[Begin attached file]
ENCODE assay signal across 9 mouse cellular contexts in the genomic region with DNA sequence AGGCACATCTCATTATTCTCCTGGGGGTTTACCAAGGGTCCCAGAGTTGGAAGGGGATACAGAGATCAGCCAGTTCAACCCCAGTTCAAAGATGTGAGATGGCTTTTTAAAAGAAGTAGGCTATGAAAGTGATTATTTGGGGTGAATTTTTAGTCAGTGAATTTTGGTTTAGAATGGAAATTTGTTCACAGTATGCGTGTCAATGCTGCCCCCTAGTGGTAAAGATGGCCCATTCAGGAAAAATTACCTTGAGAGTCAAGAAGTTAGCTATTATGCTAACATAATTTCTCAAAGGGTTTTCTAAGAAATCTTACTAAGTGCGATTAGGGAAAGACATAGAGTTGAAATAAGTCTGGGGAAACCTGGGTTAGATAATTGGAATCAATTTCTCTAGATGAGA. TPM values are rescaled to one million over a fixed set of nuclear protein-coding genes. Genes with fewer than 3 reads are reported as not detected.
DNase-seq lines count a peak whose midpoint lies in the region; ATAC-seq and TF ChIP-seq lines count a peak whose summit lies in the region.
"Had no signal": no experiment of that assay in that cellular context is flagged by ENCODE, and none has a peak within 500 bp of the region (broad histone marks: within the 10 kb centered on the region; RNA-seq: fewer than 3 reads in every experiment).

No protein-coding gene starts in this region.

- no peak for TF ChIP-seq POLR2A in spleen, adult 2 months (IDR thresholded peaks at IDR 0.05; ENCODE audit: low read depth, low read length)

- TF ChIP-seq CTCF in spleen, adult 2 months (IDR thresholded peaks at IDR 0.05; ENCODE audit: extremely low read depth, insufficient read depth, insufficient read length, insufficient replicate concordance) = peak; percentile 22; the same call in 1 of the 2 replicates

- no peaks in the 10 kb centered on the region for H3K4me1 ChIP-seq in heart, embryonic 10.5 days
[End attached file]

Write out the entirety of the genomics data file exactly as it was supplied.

ENCODE assay signal across 9 mouse cellular contexts in the genomic region with DNA sequence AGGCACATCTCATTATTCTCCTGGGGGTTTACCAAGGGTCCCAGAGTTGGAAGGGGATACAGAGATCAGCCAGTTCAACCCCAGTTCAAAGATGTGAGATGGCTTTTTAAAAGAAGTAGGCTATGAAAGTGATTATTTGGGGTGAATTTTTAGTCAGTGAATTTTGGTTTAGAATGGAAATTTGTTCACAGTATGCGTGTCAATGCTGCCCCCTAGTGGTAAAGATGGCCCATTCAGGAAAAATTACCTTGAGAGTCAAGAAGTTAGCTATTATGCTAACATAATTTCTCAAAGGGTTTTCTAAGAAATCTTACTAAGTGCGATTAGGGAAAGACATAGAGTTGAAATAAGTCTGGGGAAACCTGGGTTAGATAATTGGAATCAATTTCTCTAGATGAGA. TPM values are rescaled to one million over a fixed set of nuclear protein-coding genes. Genes with fewer than 3 reads are reported as not detected.
DNase-seq lines count a peak whose midpoint lies in the region; ATAC-seq and TF ChIP-seq lines count a peak whose summit lies in the region.
"Had no signal": no experiment of that assay in that cellular context is flagged by ENCODE, and none has a peak within 500 bp of the region (broad histone marks: within the 10 kb centered on the region; RNA-seq: fewer than 3 reads in every experiment).

No protein-coding gene starts in this region.

- no peak for TF ChIP-seq POLR2A in spleen, adult 2 months (IDR thresholded peaks at IDR 0.05; ENCODE audit: low read depth, low read length)

- TF ChIP-seq CTCF in spleen, adult 2 months (IDR thresholded peaks at IDR 0.05; ENCODE audit: extremely low read depth, insufficient read depth, insufficient read length, insufficient replicate concordance) = peak; percentile 22; the same call in 1 of the 2 replicates

- no peaks in the 10 kb centered on the region for H3K4me1 ChIP-seq in heart, embryonic 10.5 days